The Complete Works of Ernest Hemingway in 20 Beautiful Leather Bound Volumes.
Many of Hemingway's works are considered classics of American literature.
Easton Press, Norwalk CT. 1990. "The Complete Works of Ernest Hemingway" Limited Edition. A complete and matching 20-volume leather-bound collection of the Nobel Prize-winner's works. The 20 volume library includes all the legendary novels, Hemingway's incisive short stories, and the renowned journalism and non-fiction.
Each edition is luxuriously bound in the publisher's original full brown genuine leather with black and gilt-stamped decorations on the front and back covers and spine, four raised bands. a.e.g., Sewn-in ribbon bookmark and silk moire end papers. Comprehensive introductions along with exclusive illustrations. Sealed without any flaws.
This complete matching set includes the following volumes:
1. "Islands in the Stream", illustrated by Richard Powers
2. "Green Hills of Africa", introduction by Patrick Hemingway, decorations by Edward Shenton
3. "A Farewell to Arms", introduction by Ford Madox Ford, illustrations by Richard Powers
4. "True at First Light", edited with an introduction by Patrick Hemingway, illustrated by Richard Sparks
5. "A Moveable Feast", introduction by George Plimpton
6. "To Have and Have Not", illustrations by Richard Sparks
7. "The Garden of Eden", introduction by John Updike, illustrations by Alan Phillips
8. "Death in the Afternoon", introduction by William F Buckley Jr., illustrated by Richard Powers
9. "The Sun Also Rises", introduction by Matthew J. Bruccoli, illustrated by Richard Powers
10. "In Our Time: Stories by Hemingway", illustrated by Alan Phillips
11. "The Fifth Column, and Four Stories of the Spanish Civil War"
12. "The Snows of Kilimanjaro", introduction by A. E. Hotchner, illustrated by Richard Powers
13. "By Line: Selected Articles and Dispatches of Four Decades", edited by William White, illustrated by Alan Phillips
14. "Men Without Women"
15. "The Old Man and The Sea", illustrated by C. F. Tunnicliffe and Raymond Sheppard, introduction by Charles Scribner, Jr.
16. "Across the River and Into the Trees", illustrated by Alan Phillips
17. "The Torrents of Spring"
18. "For Whom the Bell Tolls", with an introduction by Sinclair Lewis, illustrated with lithographs by Lynd Ward
19. "The Dangerous Summer", introduction by James A Michener
20. "Winner Take Nothing", illustrated by Alan Phillips
About the author
Ernest Miller Hemingway (July 21, 1899 – July 2, 1961) was an American novelist, short-story writer, journalist, and sportsman. His economical and understated style—which he termed the iceberg theory—had a strong influence on 20th-century fiction, while his adventurous lifestyle and his public image brought him admiration from later generations. Hemingway produced most of his work between the mid-1920s and the mid-1950s, and he was awarded the 1954 Nobel Prize in Literature. He published seven novels, six short-story collections, and two nonfiction works. Three of his novels, four short-story collections, and three nonfiction works were published posthumously. Many of his works are considered classics of American literature.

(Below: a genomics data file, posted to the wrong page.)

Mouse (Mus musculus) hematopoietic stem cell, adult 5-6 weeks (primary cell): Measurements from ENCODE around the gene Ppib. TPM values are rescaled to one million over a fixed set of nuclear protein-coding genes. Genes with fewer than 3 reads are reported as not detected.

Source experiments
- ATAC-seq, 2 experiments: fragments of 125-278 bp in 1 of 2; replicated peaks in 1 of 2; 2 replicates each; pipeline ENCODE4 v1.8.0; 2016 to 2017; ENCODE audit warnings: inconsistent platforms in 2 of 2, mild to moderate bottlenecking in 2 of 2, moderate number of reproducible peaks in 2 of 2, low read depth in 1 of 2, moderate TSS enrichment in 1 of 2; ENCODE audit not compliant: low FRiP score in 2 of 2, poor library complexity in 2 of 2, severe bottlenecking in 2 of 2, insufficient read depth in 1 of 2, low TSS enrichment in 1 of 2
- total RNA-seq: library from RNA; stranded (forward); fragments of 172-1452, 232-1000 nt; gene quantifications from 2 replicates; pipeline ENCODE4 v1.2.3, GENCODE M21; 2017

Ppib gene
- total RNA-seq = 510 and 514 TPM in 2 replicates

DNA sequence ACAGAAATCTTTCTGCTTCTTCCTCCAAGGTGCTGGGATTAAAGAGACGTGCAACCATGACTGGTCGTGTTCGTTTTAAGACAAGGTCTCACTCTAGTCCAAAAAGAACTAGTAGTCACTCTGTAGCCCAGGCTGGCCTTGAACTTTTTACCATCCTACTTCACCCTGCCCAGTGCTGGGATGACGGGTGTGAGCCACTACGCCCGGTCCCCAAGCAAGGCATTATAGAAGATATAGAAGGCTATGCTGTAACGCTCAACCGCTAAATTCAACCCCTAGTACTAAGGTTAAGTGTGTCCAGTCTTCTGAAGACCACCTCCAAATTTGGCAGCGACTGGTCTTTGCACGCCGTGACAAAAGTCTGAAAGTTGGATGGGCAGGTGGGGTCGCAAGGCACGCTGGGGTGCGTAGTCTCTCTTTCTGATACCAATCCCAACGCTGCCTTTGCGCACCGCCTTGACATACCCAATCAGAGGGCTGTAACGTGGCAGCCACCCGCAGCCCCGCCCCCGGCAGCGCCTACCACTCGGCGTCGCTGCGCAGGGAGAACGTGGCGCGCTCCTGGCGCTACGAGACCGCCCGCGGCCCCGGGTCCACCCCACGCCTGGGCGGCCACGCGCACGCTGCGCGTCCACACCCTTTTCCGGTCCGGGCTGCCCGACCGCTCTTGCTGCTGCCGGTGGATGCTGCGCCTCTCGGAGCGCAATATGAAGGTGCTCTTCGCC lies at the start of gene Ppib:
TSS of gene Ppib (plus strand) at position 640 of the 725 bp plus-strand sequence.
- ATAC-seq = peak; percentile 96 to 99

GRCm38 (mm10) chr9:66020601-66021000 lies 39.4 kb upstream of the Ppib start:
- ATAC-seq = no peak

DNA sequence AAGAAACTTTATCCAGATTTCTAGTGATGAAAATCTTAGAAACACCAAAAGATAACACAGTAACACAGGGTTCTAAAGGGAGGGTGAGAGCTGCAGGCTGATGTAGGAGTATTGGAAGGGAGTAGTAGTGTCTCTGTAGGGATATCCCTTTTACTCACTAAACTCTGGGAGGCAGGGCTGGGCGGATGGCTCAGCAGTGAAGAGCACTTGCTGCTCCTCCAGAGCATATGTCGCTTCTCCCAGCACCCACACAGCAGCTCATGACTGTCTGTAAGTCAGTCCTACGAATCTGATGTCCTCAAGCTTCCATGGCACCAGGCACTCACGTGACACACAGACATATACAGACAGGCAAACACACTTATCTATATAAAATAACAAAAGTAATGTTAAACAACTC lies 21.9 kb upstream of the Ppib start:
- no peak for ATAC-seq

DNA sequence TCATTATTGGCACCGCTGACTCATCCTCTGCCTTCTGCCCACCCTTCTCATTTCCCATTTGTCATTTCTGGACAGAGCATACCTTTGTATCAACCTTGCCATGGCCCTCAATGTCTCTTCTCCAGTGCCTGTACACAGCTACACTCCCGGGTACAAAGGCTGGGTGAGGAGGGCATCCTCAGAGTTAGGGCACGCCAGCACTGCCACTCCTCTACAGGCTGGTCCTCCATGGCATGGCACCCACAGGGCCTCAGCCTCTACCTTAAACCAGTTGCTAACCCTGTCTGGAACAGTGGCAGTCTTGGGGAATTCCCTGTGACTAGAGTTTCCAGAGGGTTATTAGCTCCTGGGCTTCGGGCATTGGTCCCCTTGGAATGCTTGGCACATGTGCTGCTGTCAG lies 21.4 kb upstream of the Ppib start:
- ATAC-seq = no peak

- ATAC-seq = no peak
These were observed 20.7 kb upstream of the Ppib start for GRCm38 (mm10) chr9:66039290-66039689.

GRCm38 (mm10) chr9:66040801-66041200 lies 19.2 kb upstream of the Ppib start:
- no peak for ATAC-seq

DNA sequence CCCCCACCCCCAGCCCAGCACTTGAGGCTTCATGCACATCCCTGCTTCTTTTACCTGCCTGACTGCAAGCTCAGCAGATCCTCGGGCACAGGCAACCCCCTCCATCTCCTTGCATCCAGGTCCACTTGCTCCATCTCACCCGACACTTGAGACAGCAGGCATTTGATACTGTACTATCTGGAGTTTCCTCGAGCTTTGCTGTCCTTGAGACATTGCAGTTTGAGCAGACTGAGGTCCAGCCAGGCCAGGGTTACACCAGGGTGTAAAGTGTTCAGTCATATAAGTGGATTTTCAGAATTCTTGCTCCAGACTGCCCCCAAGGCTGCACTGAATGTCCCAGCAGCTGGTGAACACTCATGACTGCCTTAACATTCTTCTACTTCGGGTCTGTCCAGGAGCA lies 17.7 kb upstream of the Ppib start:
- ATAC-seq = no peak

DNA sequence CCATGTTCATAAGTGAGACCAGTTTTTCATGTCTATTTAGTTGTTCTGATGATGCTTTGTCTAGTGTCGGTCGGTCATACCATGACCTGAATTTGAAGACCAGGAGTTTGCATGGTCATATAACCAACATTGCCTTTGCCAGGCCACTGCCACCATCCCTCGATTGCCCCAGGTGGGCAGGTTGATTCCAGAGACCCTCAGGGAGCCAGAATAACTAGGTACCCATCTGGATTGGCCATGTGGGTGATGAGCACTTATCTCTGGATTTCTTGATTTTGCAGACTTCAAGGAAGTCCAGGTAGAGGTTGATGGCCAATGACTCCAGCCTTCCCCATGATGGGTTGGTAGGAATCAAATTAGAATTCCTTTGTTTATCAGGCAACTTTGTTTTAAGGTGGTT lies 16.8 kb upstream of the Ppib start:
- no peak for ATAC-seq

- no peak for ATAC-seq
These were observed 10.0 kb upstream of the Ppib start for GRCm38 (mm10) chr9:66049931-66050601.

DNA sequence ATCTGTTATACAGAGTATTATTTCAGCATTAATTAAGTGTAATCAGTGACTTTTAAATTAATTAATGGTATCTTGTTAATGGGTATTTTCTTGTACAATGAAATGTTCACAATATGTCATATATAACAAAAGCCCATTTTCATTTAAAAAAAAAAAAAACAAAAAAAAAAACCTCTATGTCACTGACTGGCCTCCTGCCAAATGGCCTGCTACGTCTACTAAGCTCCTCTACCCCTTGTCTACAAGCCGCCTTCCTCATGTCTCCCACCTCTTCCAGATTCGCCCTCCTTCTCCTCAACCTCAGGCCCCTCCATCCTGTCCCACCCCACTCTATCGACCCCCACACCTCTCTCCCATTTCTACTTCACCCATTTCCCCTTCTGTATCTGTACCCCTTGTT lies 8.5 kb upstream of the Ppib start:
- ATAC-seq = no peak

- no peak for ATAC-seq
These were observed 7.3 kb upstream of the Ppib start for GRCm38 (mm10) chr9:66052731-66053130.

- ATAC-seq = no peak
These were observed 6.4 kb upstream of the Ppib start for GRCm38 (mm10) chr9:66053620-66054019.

Hemingway was raised in Oak Park, Illinois. After high school, he was a reporter for a few months for The Kansas City Star before leaving for the Italian Front to enlist as an ambulance driver in World War I. In 1918, he was seriously wounded and returned home. His wartime experiences formed the basis for his novel A Farewell to Arms (1929).
In 1921, he married Hadley Richardson, the first of four wives. They moved to Paris where he worked as a foreign correspondent and fell under the influence of the modernist writers and artists of the 1920s' "Lost Generation" expatriate community. Hemingway's debut novel The Sun Also Rises was published in 1926. He divorced Richardson in 1927, and married Pauline Pfeiffer. They divorced after he returned from the Spanish Civil War (1936–1939), which he covered as a journalist and which was the basis for his novel For Whom the Bell Tolls (1940). Martha Gellhorn became his third wife in 1940. He and Gellhorn separated after he met Mary Welsh in London during World War II. Hemingway was present with Allied troops as a journalist at the Normandy landings and the liberation of Paris.
He maintained permanent residences in Key West, Florida (in the 1930s) and in Cuba (in the 1940s and 1950s). He almost died in 1954 after plane crashes on successive days, with injuries leaving him in pain and ill health for much of the rest of his life. In 1959, he bought a house in Ketchum, Idaho, where, in mid-1961, he committed suicide.
Each volume Includes all the classic Easton Press qualities:
* Premium Leather
* Silk Moire Endleaves
* Distinctive Cover Design
* Hubbed Spine, Accented in Real 22KT Gold
* Satin Ribbon Page Marker
* Gilded Page Edges
* Long-lasting, High Quality Acid-neutral Paper
* Smyth-sewn Pages for Strength and Durability
* Beautiful Illustrations
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